Why write by hand today, much less spend years learning the esoteric art of shodo calligraphy, when you can type and text? Receiving a handwritten letter is a rare joy these days, and no doubt in the Edo Period (1603-1868) a koibumi (love letter) in elegant, fluid strokes was even more thrilling. Back then, everyone from besotted lovers to office clerks wrote with sumi, ink made from soot and nikawa, an animal-derived, gelatin binder. Today, sumi is used primarily in shodo calligraphy and sumi-e ink painting. If you’ve ever tried these, you were probably struck by how long it took to rub the hard, rectangular inkstick against an inkstone before it would start to dissolve in water. These handmade inks give you deep, lustrous blacks and beautiful bleeds, with which the cheap, pre-mixed ink schoolchildren use cannot compare. It enables greater variations in concentration (especially important in sumi-e) and makes for a meditative transition from hectic everyday life to a tranquil world where all that matters are the ink, brush and paper before you. Even though you may see few contemporary examples of writing and artwork using handmade sumi these days, the 443-year-long legacy of Kobaien, an ink maker occupying a lovely, old wooden compound a few blocks from Kintetsu Nara Station, is testament to its enduring appeal.
Kobaien literally means “old plum garden,” and there is indeed an old plum tree in the central courtyard—though not the 16th-century original—as well as a cherry. Our visit is well-timed: Kobaien’s PR Manager, Aki Fukuro says, “Work stops when the cherry blossoms scatter in April and does not start again until November––nikawa emits a real stench in warm weather.” Through the middle of the narrow, deep compound run aged trolley tracks for transporting materials. Surrounding the courtyard are workrooms for the various processes that are involved in making fine sumi; in fact, the entire process is carried out in-house, including the crucial manufacture of soot.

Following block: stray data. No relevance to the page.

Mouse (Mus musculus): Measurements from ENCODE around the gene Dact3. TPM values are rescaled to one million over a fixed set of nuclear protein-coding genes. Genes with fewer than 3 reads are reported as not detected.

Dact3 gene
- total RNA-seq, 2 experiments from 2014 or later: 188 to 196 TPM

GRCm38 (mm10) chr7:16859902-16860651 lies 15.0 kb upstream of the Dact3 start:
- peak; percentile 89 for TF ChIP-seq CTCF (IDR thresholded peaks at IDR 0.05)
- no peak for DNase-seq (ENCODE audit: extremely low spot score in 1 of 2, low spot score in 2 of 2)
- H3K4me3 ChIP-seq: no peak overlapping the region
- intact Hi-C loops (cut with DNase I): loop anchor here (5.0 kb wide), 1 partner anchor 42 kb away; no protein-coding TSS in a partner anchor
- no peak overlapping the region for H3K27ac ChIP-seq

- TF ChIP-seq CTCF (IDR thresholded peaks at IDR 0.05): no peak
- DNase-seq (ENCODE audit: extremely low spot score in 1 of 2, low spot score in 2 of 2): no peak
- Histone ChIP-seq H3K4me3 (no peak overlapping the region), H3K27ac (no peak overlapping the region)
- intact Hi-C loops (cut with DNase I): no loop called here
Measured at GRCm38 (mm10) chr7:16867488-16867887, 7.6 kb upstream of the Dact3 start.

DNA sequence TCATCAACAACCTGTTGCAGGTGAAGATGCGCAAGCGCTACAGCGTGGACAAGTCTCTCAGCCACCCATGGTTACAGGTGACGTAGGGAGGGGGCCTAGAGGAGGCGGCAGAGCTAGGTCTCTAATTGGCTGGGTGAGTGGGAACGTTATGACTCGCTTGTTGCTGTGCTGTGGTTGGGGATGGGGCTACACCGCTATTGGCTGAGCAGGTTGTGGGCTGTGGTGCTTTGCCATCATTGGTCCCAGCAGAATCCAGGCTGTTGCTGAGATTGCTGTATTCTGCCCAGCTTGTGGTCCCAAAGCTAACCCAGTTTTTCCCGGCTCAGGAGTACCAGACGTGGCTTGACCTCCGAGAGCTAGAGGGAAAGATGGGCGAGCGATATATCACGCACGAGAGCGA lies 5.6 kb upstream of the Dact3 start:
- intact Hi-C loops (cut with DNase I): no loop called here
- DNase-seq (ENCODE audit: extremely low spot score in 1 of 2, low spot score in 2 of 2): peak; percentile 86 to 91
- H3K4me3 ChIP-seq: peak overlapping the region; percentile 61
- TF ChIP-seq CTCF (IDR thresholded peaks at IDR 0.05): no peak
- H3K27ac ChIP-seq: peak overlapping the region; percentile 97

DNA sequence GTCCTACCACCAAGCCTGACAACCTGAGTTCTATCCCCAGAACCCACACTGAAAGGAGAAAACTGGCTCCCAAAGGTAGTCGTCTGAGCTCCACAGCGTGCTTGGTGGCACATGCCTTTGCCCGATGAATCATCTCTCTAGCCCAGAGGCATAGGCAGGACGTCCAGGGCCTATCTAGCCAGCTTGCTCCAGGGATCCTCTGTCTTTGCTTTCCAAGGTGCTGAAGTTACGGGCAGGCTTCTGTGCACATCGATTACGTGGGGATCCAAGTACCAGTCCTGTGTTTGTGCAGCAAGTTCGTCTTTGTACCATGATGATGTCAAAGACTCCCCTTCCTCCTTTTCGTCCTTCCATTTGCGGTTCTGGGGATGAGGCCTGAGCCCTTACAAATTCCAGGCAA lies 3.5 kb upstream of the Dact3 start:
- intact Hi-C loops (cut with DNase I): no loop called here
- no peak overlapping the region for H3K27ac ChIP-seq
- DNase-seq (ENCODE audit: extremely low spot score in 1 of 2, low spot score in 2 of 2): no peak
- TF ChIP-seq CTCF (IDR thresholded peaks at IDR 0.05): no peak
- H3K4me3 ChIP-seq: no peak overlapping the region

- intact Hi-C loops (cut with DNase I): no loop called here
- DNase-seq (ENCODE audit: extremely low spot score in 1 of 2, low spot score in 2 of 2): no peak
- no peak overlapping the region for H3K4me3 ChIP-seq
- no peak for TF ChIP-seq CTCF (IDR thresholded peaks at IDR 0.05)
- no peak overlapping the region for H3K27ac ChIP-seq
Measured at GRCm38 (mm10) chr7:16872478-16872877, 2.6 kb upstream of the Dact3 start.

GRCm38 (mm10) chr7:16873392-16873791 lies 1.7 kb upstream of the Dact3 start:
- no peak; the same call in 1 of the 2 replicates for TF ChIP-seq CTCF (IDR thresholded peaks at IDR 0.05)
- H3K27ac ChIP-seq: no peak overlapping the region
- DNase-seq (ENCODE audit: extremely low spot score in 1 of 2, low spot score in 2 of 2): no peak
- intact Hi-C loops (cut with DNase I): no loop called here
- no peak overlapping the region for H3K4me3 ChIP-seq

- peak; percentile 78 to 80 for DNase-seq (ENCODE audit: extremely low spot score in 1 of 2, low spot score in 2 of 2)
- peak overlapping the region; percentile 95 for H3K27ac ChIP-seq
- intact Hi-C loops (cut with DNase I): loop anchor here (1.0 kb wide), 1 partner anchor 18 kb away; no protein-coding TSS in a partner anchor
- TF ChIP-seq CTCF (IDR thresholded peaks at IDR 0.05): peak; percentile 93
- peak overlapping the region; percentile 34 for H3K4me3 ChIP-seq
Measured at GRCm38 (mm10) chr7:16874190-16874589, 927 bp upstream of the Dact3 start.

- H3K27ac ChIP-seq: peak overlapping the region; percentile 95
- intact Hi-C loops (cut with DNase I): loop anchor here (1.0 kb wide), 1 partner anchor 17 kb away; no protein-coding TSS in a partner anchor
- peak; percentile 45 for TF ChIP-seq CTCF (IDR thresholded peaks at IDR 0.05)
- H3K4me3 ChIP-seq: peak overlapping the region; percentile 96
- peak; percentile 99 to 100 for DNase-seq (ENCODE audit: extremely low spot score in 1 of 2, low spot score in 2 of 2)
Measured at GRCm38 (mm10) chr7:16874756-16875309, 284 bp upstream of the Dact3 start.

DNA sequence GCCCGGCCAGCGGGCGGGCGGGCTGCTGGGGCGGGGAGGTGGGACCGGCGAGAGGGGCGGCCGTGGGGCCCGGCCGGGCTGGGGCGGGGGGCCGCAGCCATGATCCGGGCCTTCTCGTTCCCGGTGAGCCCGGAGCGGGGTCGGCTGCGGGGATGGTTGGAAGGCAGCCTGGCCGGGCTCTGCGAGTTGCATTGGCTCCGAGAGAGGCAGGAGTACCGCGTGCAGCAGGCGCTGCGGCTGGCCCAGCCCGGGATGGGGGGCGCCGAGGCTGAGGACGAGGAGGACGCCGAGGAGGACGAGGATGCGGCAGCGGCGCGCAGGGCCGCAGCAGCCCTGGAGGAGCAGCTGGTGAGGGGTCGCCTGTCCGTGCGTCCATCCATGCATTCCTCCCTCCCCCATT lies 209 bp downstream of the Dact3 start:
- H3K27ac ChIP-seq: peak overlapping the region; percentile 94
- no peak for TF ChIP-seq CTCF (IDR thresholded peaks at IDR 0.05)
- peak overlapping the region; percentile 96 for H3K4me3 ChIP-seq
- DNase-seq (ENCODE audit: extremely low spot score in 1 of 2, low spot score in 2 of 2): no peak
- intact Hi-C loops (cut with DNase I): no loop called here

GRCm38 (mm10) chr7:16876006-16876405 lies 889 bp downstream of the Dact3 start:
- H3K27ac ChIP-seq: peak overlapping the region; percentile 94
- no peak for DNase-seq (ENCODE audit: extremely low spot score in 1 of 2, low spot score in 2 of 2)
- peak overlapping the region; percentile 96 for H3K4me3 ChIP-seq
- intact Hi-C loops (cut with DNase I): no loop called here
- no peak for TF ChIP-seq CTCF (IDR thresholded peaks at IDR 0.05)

Writing with brush and sumi took root, along with Buddhism and other aspects of continental Asian culture transplanted to Japan, in seventh-century Nara. Sumi was made by local monks, the only ones literate and capable of using it at the time, and today 95% of Japan’s sumi is still made in Nara Prefecture. Kobaien is the oldest of these makers, currently run by the 16th-generation and first female head, Shoko Matsui.
“Work begins first thing in the morning with melting down hard globs of nikawa, and soot is made continually from 9 a.m. to mid-afternoon,” Ms. Fukuro explains as she shows the Kansai Scene team around. Some 200 small, bell-shaped earthenware vessels containing wicks burn in rapeseed oil—or sometimes sesame, paulownia, safflower, daikon seed, or camellia, the last of which makes the finest-grained soot and the highest-quality product. An artisan rotates each vessel 45 degrees every 20 minutes, between rotations fashioning new wicks from rushes, also a precision task as wick size affects soot consistency. Rotation ensures the vessel interiors are evenly coated. Cycles of eight rotations, twice a day produce 400 vessels’ worth of soot.
Next, the soot is mixed with nikawa, from cow or sometimes goat, deer, boar, or donkey, which look like different varieties of prehistoric amber. The two are rolled together into gluey balls, kneaded and trampled with bare feet like grapes at a winery. In fact, the parallels with wine don’t end there: sumi improves with age, and certain vintages are particularly prized. According to Ms. Fukuro, “a master calligrapher might request a 1970 sumi, from a particular vegetable oil and animal gelatin, for its shade or depth of black or the way it bleeds on paper. As a rule, older bleeds more beautifully, and we have sumi over 100 years old upstairs.”
Just as in the Edo Period, the black mixture is placed in pear wood molds, then removed, coated in sawtooth oak ash and dried in 16 stages with moisture levels carefully modulated. This takes between a week and a month, then long chains of sticks are hung with straw twine for a period lasting six weeks to six months. The ash is washed off and the ink sticks are glazed and fired like ceramics. Almost done now: The sumi is polished with clamshell before gold, silver or other colors are applied to decorative relief motifs on the tops. They’re now ready for sale, and the cycle begins again. At the end of each long day of handling soot and ink, the artisans’ faces and limbs are thoroughly blackened, such that they soak in a bath on site before going home. Ms. Fukuro: “The soot won’t come off unless they rub down first with powdered nightingale droppings, which we always keep on hand.”
Ink sticks are highly concentrated and last a surprisingly long time. The Kobaien shop offers a full range of grades and shades, as well as other calligraphy supplies. From November to April, you can make reservations to observe sumi making or try your hand at making your own, which is sent to you after it has dried. The pandemic has spurred many to take up new hobbies they might not have had time for before, and renewed our appreciation for the slow life. Sumi may be just right for the present moment.
Photography by Minechika Endo minechikaendo.com/